August 2006 Archives

Random Thoughts


If I had a cat, I'd name it Schrodinger. This idea is not original, as both Quinn Mallory of Sliders and Samantha Carter of Stargate SG-1 had cats named Schrodinger. If I had an zombie cat, it's the perfect Schrodinger Cat -- a cat that is neither alive or dead, but whose status can't be determined.

I thought my sister was joking when she said that Slyvester Stallone was making a new movie called Rocky Balboa. I thought he's too old to be in another Rocky film -- Rocky V already covered the "I'm an old middle-aged boxer who wants to get back into the ring" story (or so I thought), but apparently they want to make another Rocky movie. Not only that, but Stallone is slated to make Rambo IV. The 80s are coming back indeed.

The future of vehicles, it seems might be algae-produced biodiesel as being one of the most efficient ways to create fuel. However, it will be about 10 years before they have a product. Of course, that's not good timing, as the DOE predicts peak oil within the the next 10 to 20 years.

Do the living outnumber the dead? According to snopes, not a chance. The dead humans created within the last 40,000-45,000 years number anywhere from 12 billion to 110 billion (with the numbers most researchers accept as 60 billion) meaning that should the dead rise and attack us, we'd need to kill anywhere from 2 to 18 undead apiece in order to survive. Because children make up 1/6th of the world population, and those aged 65 or over make up another 10-15%, the number of zombies we'd have to kill should be around 25 each. However, in watching zombie movies, I'd say the average human is capable of killing no more than 10 to 15 zombies before becoming a zombie. The dead would likely overwhelm the living. Do you have your Zombie Preparedness Kit?

St. Petersburg is Burning


"A fire which broke out at a 19th Century cathedral in the Russian city of St Petersburg has brought down its main blue dome, officials say."

There aren't any reports of injuries, but it's quite a loss of historical and cultural value.

Blaze rips through Russian Church [BBC]

101 Ways to Save Money


Earlier this month, employees were laid off from Northwest Airlines. As part of the literature that was given by the NEAS company, a 4 page booklet containing 101 Ways to Save Money was given to departing employees.

The complete list of 101 ways (in the extended entry) contains such gems as "#46: Don-t be shy about pulling something you like out of the trash."

NPR link



Maybe it's just me, but I think time passes faster here than it does in Taiwan. When I was in Taiwan, I could get up, go for a morning walk with my father down to the market, buy some food which we could then use to make lunch or dinner and then have the rest of the day to do whatever it was that needed to get done. Here in California, I can't see walking anywhere as a time-effective solution to getting things done.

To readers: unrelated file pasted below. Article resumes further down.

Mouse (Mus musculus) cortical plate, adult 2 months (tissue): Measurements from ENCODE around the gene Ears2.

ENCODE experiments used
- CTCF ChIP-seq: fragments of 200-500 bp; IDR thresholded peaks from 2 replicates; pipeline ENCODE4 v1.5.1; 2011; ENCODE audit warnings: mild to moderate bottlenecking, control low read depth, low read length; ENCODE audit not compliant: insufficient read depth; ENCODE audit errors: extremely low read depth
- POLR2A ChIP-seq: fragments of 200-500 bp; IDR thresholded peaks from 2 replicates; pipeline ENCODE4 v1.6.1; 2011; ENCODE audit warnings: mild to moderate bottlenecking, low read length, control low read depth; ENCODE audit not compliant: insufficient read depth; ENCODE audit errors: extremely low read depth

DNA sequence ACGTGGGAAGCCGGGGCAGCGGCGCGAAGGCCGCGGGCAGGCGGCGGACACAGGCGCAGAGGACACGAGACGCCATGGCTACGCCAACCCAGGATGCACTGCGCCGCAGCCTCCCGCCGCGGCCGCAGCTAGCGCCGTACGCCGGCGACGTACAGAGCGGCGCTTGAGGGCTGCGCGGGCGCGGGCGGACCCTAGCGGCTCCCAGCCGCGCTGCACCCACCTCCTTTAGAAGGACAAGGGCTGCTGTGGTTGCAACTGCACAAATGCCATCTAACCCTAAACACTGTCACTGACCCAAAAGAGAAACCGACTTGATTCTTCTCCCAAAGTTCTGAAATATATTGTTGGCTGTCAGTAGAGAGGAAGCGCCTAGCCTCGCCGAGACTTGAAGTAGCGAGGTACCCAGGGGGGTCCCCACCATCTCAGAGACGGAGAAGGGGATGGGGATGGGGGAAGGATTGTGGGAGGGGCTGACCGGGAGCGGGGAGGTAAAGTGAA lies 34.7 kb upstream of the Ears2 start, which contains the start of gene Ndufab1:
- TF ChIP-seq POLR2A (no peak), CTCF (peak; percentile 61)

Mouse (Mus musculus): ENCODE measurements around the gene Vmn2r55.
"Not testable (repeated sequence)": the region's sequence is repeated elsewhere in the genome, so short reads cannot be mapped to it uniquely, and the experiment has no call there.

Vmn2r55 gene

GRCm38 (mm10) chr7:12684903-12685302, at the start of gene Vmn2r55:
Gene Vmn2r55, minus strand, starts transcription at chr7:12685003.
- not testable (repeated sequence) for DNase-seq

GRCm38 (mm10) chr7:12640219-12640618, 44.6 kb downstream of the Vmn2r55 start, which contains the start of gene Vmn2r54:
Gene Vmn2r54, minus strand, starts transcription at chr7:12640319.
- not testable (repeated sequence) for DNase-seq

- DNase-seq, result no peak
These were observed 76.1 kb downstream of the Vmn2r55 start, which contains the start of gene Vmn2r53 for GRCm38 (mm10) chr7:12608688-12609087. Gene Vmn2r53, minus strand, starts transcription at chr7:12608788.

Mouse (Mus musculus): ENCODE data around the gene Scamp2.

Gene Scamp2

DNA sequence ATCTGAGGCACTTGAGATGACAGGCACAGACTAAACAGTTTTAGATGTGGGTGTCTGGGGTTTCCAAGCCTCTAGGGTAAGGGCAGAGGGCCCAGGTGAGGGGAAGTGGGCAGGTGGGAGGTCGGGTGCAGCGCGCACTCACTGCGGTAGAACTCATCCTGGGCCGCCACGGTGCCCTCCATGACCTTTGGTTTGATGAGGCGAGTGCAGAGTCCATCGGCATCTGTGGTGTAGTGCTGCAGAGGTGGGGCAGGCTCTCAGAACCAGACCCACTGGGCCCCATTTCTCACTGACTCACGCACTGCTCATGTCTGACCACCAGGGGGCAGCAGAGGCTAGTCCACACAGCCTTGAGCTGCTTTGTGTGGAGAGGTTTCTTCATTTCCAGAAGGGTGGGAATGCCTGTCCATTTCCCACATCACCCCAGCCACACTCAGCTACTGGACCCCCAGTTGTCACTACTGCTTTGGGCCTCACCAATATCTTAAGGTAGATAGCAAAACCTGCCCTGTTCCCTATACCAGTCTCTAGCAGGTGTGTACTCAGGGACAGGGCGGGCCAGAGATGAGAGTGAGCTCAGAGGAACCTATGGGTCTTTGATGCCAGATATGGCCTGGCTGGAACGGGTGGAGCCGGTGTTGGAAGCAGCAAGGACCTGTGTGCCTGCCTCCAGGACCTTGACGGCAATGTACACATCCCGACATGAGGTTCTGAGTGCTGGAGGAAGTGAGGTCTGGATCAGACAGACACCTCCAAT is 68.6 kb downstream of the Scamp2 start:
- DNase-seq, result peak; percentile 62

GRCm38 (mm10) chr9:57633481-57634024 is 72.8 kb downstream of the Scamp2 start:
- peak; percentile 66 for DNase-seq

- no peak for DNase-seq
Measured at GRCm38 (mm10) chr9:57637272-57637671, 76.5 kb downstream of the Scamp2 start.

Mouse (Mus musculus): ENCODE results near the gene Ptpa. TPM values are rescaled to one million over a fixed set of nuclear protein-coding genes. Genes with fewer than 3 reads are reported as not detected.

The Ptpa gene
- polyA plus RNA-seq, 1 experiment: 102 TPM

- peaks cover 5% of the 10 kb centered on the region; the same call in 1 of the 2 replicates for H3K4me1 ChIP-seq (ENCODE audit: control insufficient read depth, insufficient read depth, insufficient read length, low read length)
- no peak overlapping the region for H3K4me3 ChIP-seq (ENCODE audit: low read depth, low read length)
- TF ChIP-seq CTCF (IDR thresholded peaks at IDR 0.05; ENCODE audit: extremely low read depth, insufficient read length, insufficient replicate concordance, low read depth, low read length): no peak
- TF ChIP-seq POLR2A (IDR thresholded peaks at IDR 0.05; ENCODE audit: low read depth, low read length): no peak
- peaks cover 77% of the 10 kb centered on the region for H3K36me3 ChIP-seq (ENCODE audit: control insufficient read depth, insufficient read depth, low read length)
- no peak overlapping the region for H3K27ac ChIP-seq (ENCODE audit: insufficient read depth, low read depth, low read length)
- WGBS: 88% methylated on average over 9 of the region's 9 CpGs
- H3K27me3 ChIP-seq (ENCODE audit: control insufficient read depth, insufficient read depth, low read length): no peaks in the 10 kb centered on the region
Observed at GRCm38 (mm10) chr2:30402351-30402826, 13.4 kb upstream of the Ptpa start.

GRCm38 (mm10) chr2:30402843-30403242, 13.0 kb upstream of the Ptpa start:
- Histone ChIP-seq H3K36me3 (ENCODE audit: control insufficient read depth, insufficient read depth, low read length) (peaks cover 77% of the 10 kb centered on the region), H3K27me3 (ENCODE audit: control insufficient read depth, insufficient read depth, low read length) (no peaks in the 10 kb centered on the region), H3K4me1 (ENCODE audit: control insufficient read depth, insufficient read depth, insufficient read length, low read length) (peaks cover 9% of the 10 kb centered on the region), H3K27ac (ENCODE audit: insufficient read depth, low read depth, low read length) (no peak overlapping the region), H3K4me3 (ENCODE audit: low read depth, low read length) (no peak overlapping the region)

Earlier this evening, Canon China posted online some specs on the Canon 400D 10.1 megapixel camera, a new upgrade to the Canon 350D/Rebel XT line. Lenses that were mentioned were two new lenses -- the 50mm f/1.2 L and the 70-200 f/4L IS USM. The page announcing this info has been removed, as it was an unintentional error since official announcements of new cameras and lenses are due on August 24th.
If the info posted is correct, both lenses fill gaps that presently exist in the Canon's L-lens lineup. While the 50mm f/1.4 is well-constructed lens, Canon hasn't made an 50mm L since their 50mm f/1.0 (a lens that retailed at $3000 in 1989, and can now be found on eBay for $6000+). The problem was that at f/1.0, the 50mm f/1.0 was soft, and had a very narrow depth of field to work with. Now it seems, 15 years later, they'll make another go at introducing a 50mm L lens. Since I already own the f/1.4, it's an unlikely purchase for me, as the rumored price of the 50mm f/1.2 L is in the ballpark of $1600 USD!
The new 70-200 f/4L IS USM I am less excited about because the addition of IS (Image Stabilization) to an already excellent lens (the 70-200 f/4L) will likely add a couple hundred dollars to the price, and a couple more ounces (for the IS element), without much enhancement to the lens quality.



I went back to Taiwan recently with my parents to visit relatives and to take a short tour around the island.
Flickr: Taiwan 2006